"We've asked the schools to give us exhibits," said Library Director Sneh Bains.
Joseph Ryan, spokesperson for the mayor's office, said these works would try and capture the spirit of the library as the children see it.
"This is the culmination of a yearlong celebration," said Joanne Rosen, director for music and art for the school district. "I've been charged with creating the arts component."
The celebration started last spring with a series of student performances.
"A piano was brought down to the library's gallery, and students came from all over the city," she said. "There was no set program, just music and a couple of speakers."
With the latest effort, Rosen said she hopes to have 100 people presenting artwork and poetry.
"We're trying to have one person represent each of the years," she said. "We're looking for images of the library, impressions of the library - this can be something a student saw or felt when visiting the library."
All the schools in Bayonne, public and private, have been invited to participate in the effort. Resident Tom Hart and staff members from the library will select the pieces that will appear in the show.
The event will also feature musical renditions at a special ceremony to be held on Oct. 29 from 6 to 7:30 p.m.
The artwork, however, will be featured in the library's gallery for a month starting the second week in October.
A long history
The library system in Bayonne dates back to 1894 after the residents of Bayonne voted on a referendum to establish it.
The first library was located at Broadway and 22nd Street after trustees leased a building formerly used as City Hall.
The increasing population in the city and a significant spike in book circulation made the trustees realize that they would need to construct a larger building to house the more than 3,500 volumes in the library's collection. In 1902, the library purchased the property at the corner of Avenue C and 31st Street for $8,000.
Andrew Carnegie, a noted industrialist and philanthropist of the time, agreed to provide the library with the $50,000 needed to construct a new building at the site, provided the City of Bayonne agreed to pay for the costs of operations.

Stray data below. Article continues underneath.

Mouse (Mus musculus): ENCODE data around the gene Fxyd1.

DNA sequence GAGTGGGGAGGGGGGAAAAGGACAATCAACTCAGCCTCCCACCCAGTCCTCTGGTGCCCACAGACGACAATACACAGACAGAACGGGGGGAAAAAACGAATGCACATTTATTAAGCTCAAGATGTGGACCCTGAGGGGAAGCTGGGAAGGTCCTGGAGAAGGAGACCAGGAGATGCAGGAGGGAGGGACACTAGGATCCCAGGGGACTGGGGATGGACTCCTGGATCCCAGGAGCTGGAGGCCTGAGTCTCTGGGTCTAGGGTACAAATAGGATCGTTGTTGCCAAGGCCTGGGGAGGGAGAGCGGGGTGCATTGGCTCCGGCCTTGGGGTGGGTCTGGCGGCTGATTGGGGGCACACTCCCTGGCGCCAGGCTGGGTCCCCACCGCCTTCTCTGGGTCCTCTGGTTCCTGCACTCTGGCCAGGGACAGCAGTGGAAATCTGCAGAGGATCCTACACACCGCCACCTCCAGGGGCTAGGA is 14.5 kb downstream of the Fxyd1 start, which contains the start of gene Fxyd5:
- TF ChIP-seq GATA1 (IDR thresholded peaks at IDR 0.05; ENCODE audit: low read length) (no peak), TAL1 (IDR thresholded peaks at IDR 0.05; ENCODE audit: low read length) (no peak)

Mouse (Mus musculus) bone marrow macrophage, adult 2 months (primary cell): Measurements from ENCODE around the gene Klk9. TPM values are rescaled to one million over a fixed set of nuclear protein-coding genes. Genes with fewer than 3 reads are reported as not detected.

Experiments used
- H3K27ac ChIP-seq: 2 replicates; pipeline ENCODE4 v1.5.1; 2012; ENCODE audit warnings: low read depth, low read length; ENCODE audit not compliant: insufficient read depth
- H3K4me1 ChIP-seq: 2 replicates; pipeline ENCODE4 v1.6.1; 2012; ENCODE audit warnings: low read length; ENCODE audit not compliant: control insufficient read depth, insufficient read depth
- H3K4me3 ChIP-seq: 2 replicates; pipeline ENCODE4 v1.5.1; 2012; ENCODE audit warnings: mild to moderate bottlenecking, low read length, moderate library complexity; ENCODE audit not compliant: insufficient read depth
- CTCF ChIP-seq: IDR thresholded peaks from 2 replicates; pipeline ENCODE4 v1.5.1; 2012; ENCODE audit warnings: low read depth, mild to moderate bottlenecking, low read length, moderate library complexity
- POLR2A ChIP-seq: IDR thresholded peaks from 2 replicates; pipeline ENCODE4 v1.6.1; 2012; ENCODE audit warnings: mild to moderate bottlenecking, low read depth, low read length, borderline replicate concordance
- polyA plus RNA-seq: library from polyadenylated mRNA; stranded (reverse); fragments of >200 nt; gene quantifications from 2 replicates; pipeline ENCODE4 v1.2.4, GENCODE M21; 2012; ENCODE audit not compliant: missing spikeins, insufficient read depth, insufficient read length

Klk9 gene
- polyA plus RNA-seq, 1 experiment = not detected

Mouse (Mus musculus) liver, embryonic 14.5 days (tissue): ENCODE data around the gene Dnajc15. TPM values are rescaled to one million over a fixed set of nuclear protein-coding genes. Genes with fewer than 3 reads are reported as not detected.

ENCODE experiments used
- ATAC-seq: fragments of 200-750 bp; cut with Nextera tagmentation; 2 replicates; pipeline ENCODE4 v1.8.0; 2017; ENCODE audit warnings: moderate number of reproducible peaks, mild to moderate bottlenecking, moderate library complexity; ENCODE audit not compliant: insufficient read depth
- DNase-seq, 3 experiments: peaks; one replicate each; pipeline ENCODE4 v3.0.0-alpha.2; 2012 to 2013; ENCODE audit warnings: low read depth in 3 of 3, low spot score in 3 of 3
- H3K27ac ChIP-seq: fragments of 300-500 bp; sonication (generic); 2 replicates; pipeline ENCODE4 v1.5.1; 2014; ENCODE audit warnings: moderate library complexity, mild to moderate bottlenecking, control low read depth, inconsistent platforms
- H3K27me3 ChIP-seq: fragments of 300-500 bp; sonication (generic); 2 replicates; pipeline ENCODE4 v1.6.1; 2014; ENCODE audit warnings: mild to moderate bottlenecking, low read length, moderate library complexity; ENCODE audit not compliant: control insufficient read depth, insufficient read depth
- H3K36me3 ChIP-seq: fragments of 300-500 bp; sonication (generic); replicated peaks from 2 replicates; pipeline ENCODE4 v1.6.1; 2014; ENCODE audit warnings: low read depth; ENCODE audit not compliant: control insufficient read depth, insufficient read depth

"Carnegie helped build thousands of libraries around the country," Ryan said.
Edward L. Tilton, who designed the Ellis Island Immigration Center and had worked on libraries and museums elsewhere, was commissioned to design the Bayonne Library.
The library was built of granite, limestone and brick in what is called a Classical Revival style, very popular for public buildings at the turn of the century. The Jefferson Trust Company and the Clinton Street Engine Company in Hoboken and the Fairmount Apartments and YMCA in Jersey City are other examples of the style.
Kept getting better
The grand opening took place on Oct. 19, 1904, after about a year of construction. The new library had room for about 35,000 volumes. In 1914, the library added a west wing with an additional $30,000 Carnegie Grant.
In 1932, the library expended $304,000 for another expansion that included a U-shaped addition that enclosed earlier portions of the building and created a courtyard entrance. The library provided an expanded selection of materials, too, that included new sections for science and business. Overall, the library added shelf space for an additional 200,000 books.
On Memorial Day, 1959, a fire - later attributed to arson - destroyed the central part of the roof and library. Rain the following day caused even more extensive damage especially to the books.
While Librarian Mary O'Conner and her staff did everything possible to save the books, the damage was significant. Bayonne Mayor Alfred Brady and the city commissioners supported O'Conner's proposal to rebuild and modernize the building.
The reconstruction took four years and cost $1.4 million. When the building reopened in 1963, it had a new second-floor gallery which connected the two previously unconnected wings, a new law section, an art and music department, a young-adult section and more shelf space.
In 1989, the trustees changed the library's name, partly because it had taken on a larger role than in the past, providing a space for concerts, exhibits, and other cultural, ethnic, and community events.